Could you foster?
There is no typical foster carer and Wiltshire Council welcomes people from all backgrounds, nationalities, religions, genders and ages.
Fostering is a temporary arrangement where a child or children who cannot live with their own family are placed in a secure family environment often for a short period of time.
Many fostered children return to their own families. If this isn't possible, children can live in the warmth and safety of long-term foster care, with most keeping in touch with their birth family. Some younger foster children may move to live with an adoptive family.
When it's unsafe for children to remain with their birth parents due to difficulties at home, we look to move them to live with extended family members. If this is not possible, we place them with a local foster family.
Their parents could be very ill, experiencing a family breakdown, or struggling with addiction. Children are often vulnerable and likely to have suffered from trauma and loss.
Placing a child in foster care is sometimes the best and safest option for their wellbeing.
Above all, foster carers are known for their love, warmth, generosity, patience and positivity.
You would provide a safe haven for children while we work with their parents to help resolve their problems. You'd be responsible for the child's day-to-day care and all their educational, emotional, health and social needs.
You'll help the child keep in touch with their birth family and attend meetings to discuss their welfare and future plans. You may also help to return the child to their birth family or, where this isn't possible, move him or her to adopters or long-term carers, or they could stay long-term with you.
Who makes a good foster carer?
We're looking for couples, families and individuals who can make space in their home and heart to help a child through a difficult time.
You'll need a good sense of humour, plenty of tolerance and understanding, bags of enthusiasm and want to make a positive difference to young people's lives.
You must be at least 21 or over to foster, have a spare bedroom, and drive. There's no upper age limit as long as you're fit and healthy enough to care for our children.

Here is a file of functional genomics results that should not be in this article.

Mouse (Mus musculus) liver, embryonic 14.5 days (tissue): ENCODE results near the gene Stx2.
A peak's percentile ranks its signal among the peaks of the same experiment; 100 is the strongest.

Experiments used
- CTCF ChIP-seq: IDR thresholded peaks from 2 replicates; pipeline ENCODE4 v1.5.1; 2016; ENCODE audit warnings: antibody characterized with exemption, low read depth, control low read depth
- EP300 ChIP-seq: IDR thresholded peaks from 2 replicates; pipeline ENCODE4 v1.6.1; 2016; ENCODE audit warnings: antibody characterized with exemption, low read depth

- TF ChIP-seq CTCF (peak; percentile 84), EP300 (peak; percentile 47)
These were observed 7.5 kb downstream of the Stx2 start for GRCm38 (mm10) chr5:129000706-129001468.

Our foster carers come from diverse backgrounds.
We welcome applications from people of all religions, sex, genders, race, age, sexual orientation and marital status.
You may have children of your own, your children may have flown the nest, or you may be retired with time on your hands.
You may have relevant and transferable experiences from working in related areas e.g. youth work, teaching, residential care or paediatric nursing. You can be a foster carer if you live with a disability.
As long as you're over 21, all that matters to us is that you're healthy enough to meet the challenges and rewards fostering will provide.
Pre-school children need to have full-time carers. For children in school, you'll need to be around before and after school and during school holidays. If your foster child is sick or gets excluded from school you'll be responsible for their care.
Couples and single people with or without children can become foster carers
Foster carers often have children of their own or have grown up children and grandchildren who come to visit
You can still work and become a foster carer. Many people work from home or fit work around caring for children
You must have a bedroom in your home for each child you wish to foster
You don't have to own your own home to foster. Renters can foster too!
Foster carer, Vicky said:
People should consider fostering. If they have room in their home and room in their heart. The potential to do some incredibly good things for young people is there.